Study finds spouses die sooner in unions where anger is suppressed
FRIDAY, Feb. 8 (HealthDay News) -- Experts say the secret to a long marriage is communication, and new research now notes it's also the key to a long life.
A lengthy study of Midwestern couples finds that those who felt free to express their feelings lived longer than the perennially resentful. The couples with the most unexpressed anger died the earliest.
"The worst thing to do is to keep it in, not talk about the problem, brood about it, and be continuously angry," said study author Ernest Harburg, professor emeritus at the University of Michigan School of Public Health. "Not talking about the problems in your close relationship is not good for your longevity."
The findings may seem obvious, but Harburg said previous research hadn't pinned down a connection between lifespan and level of marital communication. It's important, he said, to confirm what seems to be so.
Harburg and his colleagues have been following 192 couples from the small town of Tecumseh, Mich., for 17 years. The study, published in the January issue of the Journal of Family Communication, examines what happened to them between 1971 and 1988.
About 14 percent of the couples were defined as "anger-in" types, meaning both spouses developed resentments and failed to resolve problems. "They don't talk about the problem, and when they do, they just start fighting again," Harburg said.
After the mortality rates among the participants were adjusted for the impact of things like heart disease and smoking, the "anger-in" couples still died earlier than couples who handled anger in other ways.
Of the 192 couples studied, both spouses in 26 pairs suppressed their anger; there were 13 deaths in that group. With the remaining 166 couples, there was a total of 41 deaths. Both spouses died in 23 percent of the mutual suppression couples during the study period, compared to 6 percent of the other couples.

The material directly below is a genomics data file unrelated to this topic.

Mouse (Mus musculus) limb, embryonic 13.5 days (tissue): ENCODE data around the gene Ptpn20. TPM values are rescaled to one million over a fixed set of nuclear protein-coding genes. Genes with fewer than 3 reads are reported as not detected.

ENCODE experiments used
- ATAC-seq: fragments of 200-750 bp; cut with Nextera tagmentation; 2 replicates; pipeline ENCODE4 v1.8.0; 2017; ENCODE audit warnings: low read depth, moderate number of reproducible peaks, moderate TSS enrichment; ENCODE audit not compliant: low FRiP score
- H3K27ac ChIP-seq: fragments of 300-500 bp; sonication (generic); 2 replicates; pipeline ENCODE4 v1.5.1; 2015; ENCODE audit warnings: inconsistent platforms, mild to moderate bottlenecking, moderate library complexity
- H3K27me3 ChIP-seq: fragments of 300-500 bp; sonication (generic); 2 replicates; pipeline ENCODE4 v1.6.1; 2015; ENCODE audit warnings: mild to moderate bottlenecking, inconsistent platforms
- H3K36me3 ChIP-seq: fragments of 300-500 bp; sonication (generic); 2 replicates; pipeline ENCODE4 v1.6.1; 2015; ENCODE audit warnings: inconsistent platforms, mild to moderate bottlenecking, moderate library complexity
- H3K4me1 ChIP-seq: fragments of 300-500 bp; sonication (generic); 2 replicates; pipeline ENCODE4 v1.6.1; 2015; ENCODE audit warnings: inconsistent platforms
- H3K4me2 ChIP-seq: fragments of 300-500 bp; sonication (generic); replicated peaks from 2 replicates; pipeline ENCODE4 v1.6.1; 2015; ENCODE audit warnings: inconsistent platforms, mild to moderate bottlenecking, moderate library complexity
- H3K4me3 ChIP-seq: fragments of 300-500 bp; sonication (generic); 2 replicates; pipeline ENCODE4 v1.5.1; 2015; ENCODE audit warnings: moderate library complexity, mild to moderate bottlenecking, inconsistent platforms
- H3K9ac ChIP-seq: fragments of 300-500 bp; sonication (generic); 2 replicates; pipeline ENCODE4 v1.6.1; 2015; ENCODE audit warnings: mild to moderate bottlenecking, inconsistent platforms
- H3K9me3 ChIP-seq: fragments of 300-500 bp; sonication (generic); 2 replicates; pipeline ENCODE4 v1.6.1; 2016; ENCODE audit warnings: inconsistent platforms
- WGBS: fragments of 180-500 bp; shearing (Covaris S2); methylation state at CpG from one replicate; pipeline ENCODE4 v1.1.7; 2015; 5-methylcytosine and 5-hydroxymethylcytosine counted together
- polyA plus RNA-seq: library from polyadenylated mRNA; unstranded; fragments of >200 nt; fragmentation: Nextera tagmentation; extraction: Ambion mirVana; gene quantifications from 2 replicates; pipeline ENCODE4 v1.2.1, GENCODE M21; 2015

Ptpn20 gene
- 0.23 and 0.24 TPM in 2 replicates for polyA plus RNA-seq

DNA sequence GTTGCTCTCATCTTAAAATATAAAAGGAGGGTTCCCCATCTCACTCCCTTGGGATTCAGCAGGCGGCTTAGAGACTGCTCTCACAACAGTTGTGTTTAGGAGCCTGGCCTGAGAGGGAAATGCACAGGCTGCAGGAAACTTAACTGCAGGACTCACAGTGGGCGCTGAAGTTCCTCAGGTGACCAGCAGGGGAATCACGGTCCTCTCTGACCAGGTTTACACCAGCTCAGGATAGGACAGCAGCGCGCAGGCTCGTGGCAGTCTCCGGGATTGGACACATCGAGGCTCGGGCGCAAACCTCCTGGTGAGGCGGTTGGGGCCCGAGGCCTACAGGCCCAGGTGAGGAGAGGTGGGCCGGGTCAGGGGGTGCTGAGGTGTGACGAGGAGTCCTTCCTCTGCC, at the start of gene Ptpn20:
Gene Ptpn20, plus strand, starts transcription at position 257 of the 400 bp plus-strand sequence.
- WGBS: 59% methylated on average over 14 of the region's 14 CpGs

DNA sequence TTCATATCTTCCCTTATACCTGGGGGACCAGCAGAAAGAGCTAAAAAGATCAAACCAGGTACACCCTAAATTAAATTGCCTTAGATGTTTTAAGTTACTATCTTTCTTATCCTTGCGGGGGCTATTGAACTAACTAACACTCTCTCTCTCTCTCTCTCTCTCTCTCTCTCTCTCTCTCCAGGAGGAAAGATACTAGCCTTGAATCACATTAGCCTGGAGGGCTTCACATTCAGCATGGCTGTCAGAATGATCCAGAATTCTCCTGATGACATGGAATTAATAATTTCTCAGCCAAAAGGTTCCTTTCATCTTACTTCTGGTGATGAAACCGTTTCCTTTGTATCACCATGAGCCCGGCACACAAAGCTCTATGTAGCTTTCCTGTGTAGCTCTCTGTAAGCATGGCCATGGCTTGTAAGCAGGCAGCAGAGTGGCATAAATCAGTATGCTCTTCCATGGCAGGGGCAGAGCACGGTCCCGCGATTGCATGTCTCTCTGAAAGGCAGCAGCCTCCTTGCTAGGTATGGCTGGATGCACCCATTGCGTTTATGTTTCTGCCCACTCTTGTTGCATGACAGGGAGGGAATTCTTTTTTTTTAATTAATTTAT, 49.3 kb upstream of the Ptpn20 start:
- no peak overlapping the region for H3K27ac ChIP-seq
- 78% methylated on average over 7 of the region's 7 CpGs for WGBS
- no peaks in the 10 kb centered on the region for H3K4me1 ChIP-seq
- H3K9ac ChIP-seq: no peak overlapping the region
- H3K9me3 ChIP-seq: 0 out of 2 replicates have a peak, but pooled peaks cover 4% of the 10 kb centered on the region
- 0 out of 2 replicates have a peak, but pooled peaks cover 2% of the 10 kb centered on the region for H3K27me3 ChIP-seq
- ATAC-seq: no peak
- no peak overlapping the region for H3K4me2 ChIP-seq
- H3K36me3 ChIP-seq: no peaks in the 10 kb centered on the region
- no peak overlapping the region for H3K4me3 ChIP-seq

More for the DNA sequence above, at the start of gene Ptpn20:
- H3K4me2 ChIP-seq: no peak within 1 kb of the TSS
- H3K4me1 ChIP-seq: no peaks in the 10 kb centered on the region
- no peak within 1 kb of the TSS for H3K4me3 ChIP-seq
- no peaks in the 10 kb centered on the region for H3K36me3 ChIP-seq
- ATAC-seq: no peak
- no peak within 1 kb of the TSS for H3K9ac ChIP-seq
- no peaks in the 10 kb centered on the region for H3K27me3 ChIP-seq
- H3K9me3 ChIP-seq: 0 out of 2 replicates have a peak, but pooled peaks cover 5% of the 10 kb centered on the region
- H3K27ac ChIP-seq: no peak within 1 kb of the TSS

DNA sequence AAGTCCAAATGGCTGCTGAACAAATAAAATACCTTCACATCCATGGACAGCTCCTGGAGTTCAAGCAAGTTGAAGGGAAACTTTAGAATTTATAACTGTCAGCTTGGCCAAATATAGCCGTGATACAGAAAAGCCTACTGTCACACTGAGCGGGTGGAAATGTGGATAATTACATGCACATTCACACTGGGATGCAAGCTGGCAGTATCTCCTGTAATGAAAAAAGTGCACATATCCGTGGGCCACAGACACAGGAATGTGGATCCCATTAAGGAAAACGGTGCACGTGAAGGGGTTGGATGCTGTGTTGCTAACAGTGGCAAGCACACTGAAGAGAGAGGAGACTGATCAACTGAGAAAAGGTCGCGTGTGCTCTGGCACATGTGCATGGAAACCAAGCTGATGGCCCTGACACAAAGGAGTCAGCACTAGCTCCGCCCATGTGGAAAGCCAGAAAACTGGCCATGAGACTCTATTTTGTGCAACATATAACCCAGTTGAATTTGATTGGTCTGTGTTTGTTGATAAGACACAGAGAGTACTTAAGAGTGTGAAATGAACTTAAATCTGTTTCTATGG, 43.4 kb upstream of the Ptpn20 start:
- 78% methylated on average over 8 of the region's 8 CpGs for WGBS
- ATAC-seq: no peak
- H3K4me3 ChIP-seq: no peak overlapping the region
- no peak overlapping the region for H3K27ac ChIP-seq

The better approach, Harburg said, is to work together. "You listen, you don't interrupt, you hear the other person, you talk back and forth. And then you use your imagination, resolve the problem and come to some kind of consensus."
Still, the findings did turn up some evidence that mutual open communication might not be entirely a good idea. The couples who seemed to live the longest were those in which the man expressed his anger and the wife held hers in.
Janice Kiecolt-Glaser, director of the Division of Health Psychology at Ohio State University College of Medicine, said it's clear that marital interactions affect the body. "We know that couples who are nasty or hostile with each other when discussing disagreements showed larger increases in stress hormones and greater dysregulation of immune function as a consequence," she explained.
Kiecolt-Glaser and her colleagues published a study in which they found that small blister wounds on a forearm took two days longer to heal in couples who were hostile to each other.
While the new study isn't as complete as it could be, Kiecolt-Glaser said, it does show "the importance of good communication that is consistent over time."
Harburg agreed. "If you're committed to using your intelligence and your creativity to stay in the relationship and solve the problems, then you'll get through all the rough patches," he said.
Learn more about stress and the body from the American Institute of Stress.
SOURCES: Ernest Harburg, Ph.D., professor emeritus, University of Michigan School of Public Health and Psychology Department, New York City; Janice Kiecolt-Glaser, Ph.D., Division of Health Psychology, Ohio State University College of Medicine, Columbus; January 2008 Journal of Family Communication
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